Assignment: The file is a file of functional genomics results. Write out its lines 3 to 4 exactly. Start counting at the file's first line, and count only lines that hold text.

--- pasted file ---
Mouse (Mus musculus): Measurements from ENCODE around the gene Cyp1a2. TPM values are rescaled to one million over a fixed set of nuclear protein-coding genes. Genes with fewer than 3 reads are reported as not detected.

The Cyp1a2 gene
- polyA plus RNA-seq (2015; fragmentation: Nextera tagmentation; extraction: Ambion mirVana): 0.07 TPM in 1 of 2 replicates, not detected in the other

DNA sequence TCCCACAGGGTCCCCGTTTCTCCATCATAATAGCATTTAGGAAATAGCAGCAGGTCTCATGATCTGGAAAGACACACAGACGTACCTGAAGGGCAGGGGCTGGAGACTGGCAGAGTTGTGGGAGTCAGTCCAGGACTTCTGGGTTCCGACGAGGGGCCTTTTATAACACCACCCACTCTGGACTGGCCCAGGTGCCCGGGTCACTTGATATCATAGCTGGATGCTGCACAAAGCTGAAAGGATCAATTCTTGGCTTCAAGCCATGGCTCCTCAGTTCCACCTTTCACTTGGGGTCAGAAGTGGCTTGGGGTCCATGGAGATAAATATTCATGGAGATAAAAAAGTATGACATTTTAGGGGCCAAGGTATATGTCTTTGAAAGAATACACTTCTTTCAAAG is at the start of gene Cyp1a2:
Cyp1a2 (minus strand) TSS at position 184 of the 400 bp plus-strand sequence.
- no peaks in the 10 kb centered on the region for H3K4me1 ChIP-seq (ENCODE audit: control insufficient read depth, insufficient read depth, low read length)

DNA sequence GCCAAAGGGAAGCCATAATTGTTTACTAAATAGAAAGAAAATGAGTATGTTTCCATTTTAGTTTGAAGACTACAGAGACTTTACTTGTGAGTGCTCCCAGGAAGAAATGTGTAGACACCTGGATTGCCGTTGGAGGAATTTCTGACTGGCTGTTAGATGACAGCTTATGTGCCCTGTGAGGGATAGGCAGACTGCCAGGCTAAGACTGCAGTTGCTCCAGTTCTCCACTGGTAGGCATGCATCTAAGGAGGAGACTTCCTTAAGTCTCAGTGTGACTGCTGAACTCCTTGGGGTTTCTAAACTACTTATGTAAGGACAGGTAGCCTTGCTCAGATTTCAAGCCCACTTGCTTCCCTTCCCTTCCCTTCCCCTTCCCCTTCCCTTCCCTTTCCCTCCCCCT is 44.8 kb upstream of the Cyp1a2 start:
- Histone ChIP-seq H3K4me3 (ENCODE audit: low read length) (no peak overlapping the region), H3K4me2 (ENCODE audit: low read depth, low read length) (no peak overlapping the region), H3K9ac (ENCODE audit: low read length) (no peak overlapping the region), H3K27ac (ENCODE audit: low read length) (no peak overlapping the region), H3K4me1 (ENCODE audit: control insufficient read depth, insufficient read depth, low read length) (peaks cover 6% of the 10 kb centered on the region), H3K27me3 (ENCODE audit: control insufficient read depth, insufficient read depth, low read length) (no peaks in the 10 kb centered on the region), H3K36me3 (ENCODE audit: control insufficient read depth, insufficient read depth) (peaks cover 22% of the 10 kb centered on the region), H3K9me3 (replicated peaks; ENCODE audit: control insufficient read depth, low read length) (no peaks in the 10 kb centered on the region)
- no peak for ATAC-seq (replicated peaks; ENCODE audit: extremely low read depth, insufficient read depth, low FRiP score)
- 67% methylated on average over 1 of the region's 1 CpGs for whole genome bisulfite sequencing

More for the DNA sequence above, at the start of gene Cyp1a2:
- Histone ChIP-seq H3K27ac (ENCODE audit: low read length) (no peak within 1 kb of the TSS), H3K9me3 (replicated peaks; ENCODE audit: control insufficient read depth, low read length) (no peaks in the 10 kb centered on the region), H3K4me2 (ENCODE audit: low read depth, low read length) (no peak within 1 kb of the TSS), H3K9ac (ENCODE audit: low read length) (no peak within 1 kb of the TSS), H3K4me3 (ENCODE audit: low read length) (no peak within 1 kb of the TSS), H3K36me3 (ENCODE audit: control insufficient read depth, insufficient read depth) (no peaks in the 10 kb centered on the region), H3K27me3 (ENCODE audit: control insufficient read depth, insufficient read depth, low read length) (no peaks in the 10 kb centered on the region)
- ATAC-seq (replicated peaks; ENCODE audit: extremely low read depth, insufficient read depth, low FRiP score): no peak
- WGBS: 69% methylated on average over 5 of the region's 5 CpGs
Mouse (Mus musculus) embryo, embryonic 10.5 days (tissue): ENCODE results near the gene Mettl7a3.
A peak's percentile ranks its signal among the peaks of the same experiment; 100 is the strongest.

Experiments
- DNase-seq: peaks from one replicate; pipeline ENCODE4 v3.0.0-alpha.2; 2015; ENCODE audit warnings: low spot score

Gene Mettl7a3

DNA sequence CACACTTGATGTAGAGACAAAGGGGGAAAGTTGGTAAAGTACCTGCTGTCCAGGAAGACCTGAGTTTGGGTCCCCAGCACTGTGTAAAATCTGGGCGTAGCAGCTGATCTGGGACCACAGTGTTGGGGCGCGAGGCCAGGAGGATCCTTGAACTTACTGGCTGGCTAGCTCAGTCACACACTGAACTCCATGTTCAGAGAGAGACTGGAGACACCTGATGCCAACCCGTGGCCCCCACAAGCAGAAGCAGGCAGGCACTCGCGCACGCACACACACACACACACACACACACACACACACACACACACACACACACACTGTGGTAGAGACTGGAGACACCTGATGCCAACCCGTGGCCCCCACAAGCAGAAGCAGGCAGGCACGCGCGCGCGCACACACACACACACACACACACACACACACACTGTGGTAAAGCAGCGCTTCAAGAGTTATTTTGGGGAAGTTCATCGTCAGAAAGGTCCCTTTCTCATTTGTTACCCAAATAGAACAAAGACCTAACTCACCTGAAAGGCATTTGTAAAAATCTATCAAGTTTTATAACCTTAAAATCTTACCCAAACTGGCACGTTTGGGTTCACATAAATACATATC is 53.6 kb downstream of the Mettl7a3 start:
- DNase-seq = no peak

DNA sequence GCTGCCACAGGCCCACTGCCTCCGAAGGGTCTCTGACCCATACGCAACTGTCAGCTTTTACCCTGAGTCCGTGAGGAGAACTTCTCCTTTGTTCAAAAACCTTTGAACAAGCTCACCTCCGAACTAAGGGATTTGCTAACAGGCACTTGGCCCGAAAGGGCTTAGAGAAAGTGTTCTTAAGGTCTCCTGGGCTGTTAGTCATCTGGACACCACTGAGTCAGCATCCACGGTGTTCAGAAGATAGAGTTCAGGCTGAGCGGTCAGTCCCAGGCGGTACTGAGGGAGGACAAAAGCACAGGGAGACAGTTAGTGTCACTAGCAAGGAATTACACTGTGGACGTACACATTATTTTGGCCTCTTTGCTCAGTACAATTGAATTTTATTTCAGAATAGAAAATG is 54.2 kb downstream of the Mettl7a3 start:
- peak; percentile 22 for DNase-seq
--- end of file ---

- polyA plus RNA-seq (2015; fragmentation: Nextera tagmentation; extraction: Ambion mirVana): 0.07 TPM in 1 of 2 replicates, not detected in the other

DNA sequence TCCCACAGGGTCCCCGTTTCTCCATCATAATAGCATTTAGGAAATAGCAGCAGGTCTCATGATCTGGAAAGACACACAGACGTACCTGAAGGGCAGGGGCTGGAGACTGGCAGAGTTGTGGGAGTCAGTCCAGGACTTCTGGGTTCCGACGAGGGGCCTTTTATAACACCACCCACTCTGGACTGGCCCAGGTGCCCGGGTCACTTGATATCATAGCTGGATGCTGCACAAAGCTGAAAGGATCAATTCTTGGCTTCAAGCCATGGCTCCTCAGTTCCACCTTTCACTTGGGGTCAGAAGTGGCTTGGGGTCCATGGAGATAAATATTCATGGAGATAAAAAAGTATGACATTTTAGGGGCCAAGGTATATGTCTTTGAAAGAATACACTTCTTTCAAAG is at the start of gene Cyp1a2: